Hughes Redux: Jon Poll’s Charlie Bartlett

Charlie Bartlett is basically Richie Rich Slings Dope.

Hughes Redux: Jon Poll’s Charlie Bartlett
Photo: MGM

Charlie Bartlett is basically Richie Rich Slings Dope. Charlie (Anton Yelchin), the titular brilliant, offbeat rich kid, has trouble fitting in at his new public high school (having run out of private schools to get kicked out of), so he decides to win friends and influence people by reselling his own prescription antidepressants to bummed out classmates. The kids who, two scenes prior, laughed at his starched private school blazer and mocked his cornball civility now line up outside the Boys’ Room to get their dope (Ritalin, Zoloft, etc.) along with some free counseling.

Yeah, it’s sitcom bewlshit, and, at several instances, audience members of a certain age will cry out, “John Hughes, where you at?!” (To say nothing of Max Fischer.) But don’t blame Gustin Nash’s screenplay, which seems to deserve better than director Jon Poll’s short attention span. Charlie Bartlett made me think of what the sublime Rushmore would have been like if adapted by the gang that made American Pie. Pretty thin. This film is cute and commercial, but often criminally negligent to a script that shows a deeper understanding of teen angst in the Paxil era. (Damned if that last sentence doesn’t sound like op-ed, pop-cult drivel, but it’s quite true.)

The scenes depicting Charlie’s zero-to-hero experience at the high school are so broad, loud and familiar that it’s sometimes hard to tell what decade the film is set in. Yes, there are cellphones and do-rags worn for fashion (in my day, they were strictly for preserving your s-curl, or for breakdancing), but there’s also graffiti-covered hallways and a punk-styled bully out of a Boogaloo Shrimp movie. Whatever. The comic strip quality of these scenes wouldn’t be so tiring if Poll was less attuned to the screenplay’s subtleties in the quieter moments between Charlie and his individual peers/patients. The film’s genuinely lovely idea is that kids are languishing in depression not because they have no one to talk to, but because their friendships and alliances rarely allow room for real conversations. Yeah, like The Breakfast Club. Even though Poll wisely avoids that teen classic’s mopey confessionals and crying jags, keeping the atmosphere buoyant, there is a thread of lament about just how poorly teens see each other.

The best scene in the film picks up on this thread when Charlie goes to visit a lonely kid (Mark Rendall) who overdosed on Charlie’s antidepressants. Charlie’s smooth talk won’t work on this distraught boy, but showing him sincere interest does. Although Poll clearly doesn’t want to go too far into the depths of adolescent fear, desire and confusion (see another, superior, Tribeca film, Two Embraces for that), Yelchin and Rendall almost take it there.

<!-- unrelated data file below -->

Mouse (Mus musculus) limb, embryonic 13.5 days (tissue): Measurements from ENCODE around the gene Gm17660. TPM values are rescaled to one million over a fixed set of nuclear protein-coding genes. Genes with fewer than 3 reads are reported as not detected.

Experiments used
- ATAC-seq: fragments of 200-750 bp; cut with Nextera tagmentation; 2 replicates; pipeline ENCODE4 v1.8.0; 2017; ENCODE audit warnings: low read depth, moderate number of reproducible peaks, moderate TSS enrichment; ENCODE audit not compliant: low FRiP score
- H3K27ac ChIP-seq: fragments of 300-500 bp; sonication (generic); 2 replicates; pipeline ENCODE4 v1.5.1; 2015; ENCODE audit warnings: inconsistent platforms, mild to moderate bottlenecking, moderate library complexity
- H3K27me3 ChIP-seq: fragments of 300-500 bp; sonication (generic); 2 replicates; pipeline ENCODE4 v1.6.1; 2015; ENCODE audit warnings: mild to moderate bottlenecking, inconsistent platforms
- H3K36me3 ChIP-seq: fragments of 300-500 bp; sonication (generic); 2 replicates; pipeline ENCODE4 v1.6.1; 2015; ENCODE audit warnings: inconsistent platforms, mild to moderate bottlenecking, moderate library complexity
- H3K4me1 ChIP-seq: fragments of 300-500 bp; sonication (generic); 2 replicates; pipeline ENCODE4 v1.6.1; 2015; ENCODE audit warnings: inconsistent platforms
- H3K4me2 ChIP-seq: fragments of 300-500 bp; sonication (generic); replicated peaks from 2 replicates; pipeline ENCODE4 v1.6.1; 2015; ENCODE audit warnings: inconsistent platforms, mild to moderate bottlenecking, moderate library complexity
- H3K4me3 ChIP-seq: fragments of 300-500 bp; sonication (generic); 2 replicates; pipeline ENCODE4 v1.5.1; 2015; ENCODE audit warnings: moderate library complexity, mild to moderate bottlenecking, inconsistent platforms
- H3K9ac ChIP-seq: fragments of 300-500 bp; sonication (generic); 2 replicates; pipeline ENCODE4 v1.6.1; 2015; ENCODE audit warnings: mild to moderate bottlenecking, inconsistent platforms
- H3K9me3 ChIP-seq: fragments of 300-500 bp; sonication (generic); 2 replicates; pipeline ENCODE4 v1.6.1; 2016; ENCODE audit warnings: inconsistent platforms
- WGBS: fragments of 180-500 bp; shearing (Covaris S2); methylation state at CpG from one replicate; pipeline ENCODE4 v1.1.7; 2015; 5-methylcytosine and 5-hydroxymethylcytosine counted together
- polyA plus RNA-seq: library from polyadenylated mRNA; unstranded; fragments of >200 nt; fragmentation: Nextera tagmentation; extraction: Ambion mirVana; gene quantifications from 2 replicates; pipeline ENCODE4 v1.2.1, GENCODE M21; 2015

Early on, at Charlie’s home, we are treated to the strange spectacle of a wealthy mother (Hope Davis) and son living harmoniously without a father in the house. Before we learn that Mom’s serenity, too, comes from a pill bottle, it seems as if the filmmakers are up to something refreshingly novel—depicting an affluent family that actually enjoys its wealth and isn’t the least bit alienated by or divided over it. Charlie’s high school crush, Susan (Kat Dennings), seems to have a similarly laidback relationship with her father (Robert Downey Jr.), who is also the school’s despised principal. At home, he has Susan on a long leash, and their rapport is such that she freely admits to derisively calling him “The Principal” to her friends just to maintain the illusion that they’re as dysfunctional as all the other kids’ families. Still, while Charlie and Susan’s households may function, ultimately, their single parents’ aloofness has cost them their childhoods. Only in an environment of lax parenting and teaching can a kid like Charlie become the de facto school leader.

Another clever wrinkle in the teen movie formula is the way Charlie Bartlett sidesteps a showdown between Charlie and The Principal. Charlie is much smarter than, say, Ferris Bueller; when asked to lead a protest against security cameras installed in the student lounge, he refuses because he can see where both the kids and the school administration have valid points. This speaks to a radical notion that Poll pays only glancing attention to: Charlie is both a misfit and a leader because his powers of reasoning are so rare in a public school. The school structure tends to divide kids into conformists and rebels, but independent, empathetic thinkers like Charlie are shaped elsewhere.

Yelchin is well cast as Charlie. His angelic/courtly/sly/earnest presence suggests the kind of kid who everybody in class knows will be famous one day, either as a power player or a mass shooter. His energy has to go somewhere. The trouble with casting Downey as his foil is that he’s just as kinetic and charismatic. Downey does his best to embody a frustrated middle-aged school administrator, but we don’t buy it. Even drawing upon a backstory of The Principal’s addiction and failed recovery that resonates with Downey’s infamous off-screen history, he just has too much cool, smarts and presence to be anything but Charlie’s ally. When they finally do tussle (over Charlie dating his daughter), the fireworks are puny.

There is a much deeper, richer, weirder youth movie locked inside Charlie Bartlett, but I suspect it has already been made, by guys like Wes Anderson, Hal Ashby, Gregg Araki…

This article was originally published on The House Next Door.

Steven Boone

Steven Boone is a freelance writer and filmmaker from New York City. For Capital New York he wrote "The System," a column covering housing and homelessness issues through the prism of pop culture, public policy, and his own personal experience living in the streets of major cities.

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